Now, here is a sample task for the General Training and its sample answer.

Question:

You are unhappy about a plan to make your local airport bigger and increase the number of flights. You live near the airport.

Write a letter to your local newspaper. In your letter

  • · Explain where you live
  • · Describe the problem
  • · Give reasons why you do not want this development

Write at least 150 words.

Begin your letter as follows:

Dear Sir/Madam,

Sample Response

Dear Sir/Madam,

I am writing this letter to express my opinion on an article written on the paper last September 2nd. I live about 30 kilometers away from the airport. With the news of its expansion, I want to emphasize the possible problems it could cause to people living near the area.

First and foremost, low-flying airplanes are already causing too much distraction. Doing housework and even relaxing have been quiet impossible with this noise. What makes the matter even worse is the noise we hear from early morning flights where everybody is still asleep.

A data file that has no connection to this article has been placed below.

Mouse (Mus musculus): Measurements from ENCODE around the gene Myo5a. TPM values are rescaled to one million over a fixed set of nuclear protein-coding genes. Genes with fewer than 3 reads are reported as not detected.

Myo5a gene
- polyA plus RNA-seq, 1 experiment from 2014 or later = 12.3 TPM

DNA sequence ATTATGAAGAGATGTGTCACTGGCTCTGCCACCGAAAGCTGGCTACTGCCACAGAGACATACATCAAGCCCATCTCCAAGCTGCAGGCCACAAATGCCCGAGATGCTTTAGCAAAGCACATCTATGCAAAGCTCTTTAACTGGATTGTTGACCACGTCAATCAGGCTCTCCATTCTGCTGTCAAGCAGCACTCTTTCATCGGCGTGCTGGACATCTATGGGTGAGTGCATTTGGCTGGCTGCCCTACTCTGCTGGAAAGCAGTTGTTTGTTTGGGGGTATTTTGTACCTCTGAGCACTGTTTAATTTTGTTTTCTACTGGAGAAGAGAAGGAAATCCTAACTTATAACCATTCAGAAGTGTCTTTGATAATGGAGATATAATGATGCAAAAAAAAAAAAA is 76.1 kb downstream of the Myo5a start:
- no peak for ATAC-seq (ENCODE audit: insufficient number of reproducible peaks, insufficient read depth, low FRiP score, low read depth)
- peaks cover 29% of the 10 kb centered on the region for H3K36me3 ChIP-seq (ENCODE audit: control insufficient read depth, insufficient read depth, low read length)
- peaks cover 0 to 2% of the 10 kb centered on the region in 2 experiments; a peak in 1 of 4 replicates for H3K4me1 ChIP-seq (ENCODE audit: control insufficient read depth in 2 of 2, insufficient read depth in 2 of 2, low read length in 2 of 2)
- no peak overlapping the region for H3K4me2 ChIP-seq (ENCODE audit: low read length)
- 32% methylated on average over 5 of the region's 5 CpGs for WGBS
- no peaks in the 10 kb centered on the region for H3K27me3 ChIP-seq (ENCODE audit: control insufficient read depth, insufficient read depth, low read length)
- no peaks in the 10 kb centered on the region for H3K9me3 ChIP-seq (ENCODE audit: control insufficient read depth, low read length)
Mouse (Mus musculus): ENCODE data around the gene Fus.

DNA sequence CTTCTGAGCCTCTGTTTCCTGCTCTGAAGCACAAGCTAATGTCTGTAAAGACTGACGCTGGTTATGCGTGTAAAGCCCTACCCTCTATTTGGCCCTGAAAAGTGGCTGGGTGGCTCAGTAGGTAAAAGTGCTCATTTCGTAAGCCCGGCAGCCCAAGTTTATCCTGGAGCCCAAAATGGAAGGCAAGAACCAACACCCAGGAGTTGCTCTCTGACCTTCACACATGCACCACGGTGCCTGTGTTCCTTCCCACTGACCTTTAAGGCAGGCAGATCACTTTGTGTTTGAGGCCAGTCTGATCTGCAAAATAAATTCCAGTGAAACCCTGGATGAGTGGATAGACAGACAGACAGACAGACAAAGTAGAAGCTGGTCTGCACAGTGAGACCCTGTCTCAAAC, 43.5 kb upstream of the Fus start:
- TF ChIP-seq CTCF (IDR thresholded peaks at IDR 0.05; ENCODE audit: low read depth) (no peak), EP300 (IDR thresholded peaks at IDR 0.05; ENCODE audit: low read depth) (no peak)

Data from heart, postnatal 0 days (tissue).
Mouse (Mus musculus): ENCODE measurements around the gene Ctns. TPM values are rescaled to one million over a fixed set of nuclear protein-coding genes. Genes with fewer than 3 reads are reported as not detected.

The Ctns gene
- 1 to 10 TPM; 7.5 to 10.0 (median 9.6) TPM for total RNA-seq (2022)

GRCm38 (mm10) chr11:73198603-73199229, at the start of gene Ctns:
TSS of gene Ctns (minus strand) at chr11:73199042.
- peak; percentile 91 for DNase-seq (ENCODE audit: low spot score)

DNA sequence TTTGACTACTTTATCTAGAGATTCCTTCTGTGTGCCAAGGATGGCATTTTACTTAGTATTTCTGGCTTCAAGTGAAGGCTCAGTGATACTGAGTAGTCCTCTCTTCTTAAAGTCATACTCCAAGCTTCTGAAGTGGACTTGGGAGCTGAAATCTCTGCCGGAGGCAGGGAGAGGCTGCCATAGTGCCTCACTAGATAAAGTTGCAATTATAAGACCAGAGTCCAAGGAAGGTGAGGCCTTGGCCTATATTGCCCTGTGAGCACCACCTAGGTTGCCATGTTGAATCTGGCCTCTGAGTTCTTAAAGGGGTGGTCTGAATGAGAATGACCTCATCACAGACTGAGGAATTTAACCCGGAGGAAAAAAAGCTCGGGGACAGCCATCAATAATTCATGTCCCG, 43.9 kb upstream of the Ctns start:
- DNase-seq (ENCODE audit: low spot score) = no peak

Another thing I want to point out is that the said expansion can affect the local park nearby. The said expansion can possibly get an amount of space from the local park. With this, people will lose some place to hang out and children to play.

Hence, I am strongly showing my disagreement with this plan. I would highly appreciate if the paper could publish what residents think of about this issue.


Sincerely,

Jo Mazel



Writing is possibly very easy once you are guided. There are a lot of writing exercises to practice on and be sure to have someone check your essays. Better yet, enrol in IELTS writing classes for more detailed and better improvement in your essays.

Wednesday, July 30, 2014

IELTS Grammar Lesson on Reflexive Pronouns

Should we say, I cut me or I cut myself?

Generally speaking, pronouns avoid redundancy of mentioning the same nouns in the sentence. They are used to substitute to names of nouns in constructing a sentence. In the English language, there are different kinds of pronouns and one of the most intriguing pronouns is the reflexive pronouns.